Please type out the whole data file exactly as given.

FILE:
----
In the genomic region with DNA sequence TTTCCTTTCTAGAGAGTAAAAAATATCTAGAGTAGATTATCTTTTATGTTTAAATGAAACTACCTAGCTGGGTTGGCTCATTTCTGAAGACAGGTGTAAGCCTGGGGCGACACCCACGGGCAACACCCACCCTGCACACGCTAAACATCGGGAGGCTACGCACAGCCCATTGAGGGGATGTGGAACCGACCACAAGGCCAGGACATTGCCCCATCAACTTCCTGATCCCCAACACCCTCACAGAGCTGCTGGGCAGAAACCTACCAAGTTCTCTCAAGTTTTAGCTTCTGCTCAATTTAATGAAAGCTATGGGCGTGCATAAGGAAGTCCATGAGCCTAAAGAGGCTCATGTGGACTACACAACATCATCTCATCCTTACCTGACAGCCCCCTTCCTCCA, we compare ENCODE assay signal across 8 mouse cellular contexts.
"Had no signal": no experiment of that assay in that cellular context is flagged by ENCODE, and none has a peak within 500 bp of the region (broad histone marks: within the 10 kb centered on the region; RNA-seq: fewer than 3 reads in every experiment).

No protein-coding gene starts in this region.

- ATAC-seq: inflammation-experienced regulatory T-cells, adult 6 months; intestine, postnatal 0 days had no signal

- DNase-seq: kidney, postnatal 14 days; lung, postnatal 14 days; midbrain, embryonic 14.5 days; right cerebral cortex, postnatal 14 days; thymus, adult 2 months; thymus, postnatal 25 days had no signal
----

In the genomic region with DNA sequence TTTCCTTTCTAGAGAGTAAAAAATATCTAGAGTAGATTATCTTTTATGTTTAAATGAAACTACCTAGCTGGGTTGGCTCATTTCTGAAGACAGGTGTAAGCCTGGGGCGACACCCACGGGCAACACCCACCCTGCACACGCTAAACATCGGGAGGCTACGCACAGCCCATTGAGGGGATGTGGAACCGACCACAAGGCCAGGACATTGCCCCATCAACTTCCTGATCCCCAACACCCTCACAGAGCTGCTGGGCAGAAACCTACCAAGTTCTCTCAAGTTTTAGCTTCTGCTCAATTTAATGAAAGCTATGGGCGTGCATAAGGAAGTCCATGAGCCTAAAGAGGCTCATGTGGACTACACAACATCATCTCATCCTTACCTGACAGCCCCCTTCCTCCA, we compare ENCODE assay signal across 8 mouse cellular contexts.
"Had no signal": no experiment of that assay in that cellular context is flagged by ENCODE, and none has a peak within 500 bp of the region (broad histone marks: within the 10 kb centered on the region; RNA-seq: fewer than 3 reads in every experiment).

No protein-coding gene starts in this region.

- ATAC-seq: inflammation-experienced regulatory T-cells, adult 6 months; intestine, postnatal 0 days had no signal

- DNase-seq: kidney, postnatal 14 days; lung, postnatal 14 days; midbrain, embryonic 14.5 days; right cerebral cortex, postnatal 14 days; thymus, adult 2 months; thymus, postnatal 25 days had no signal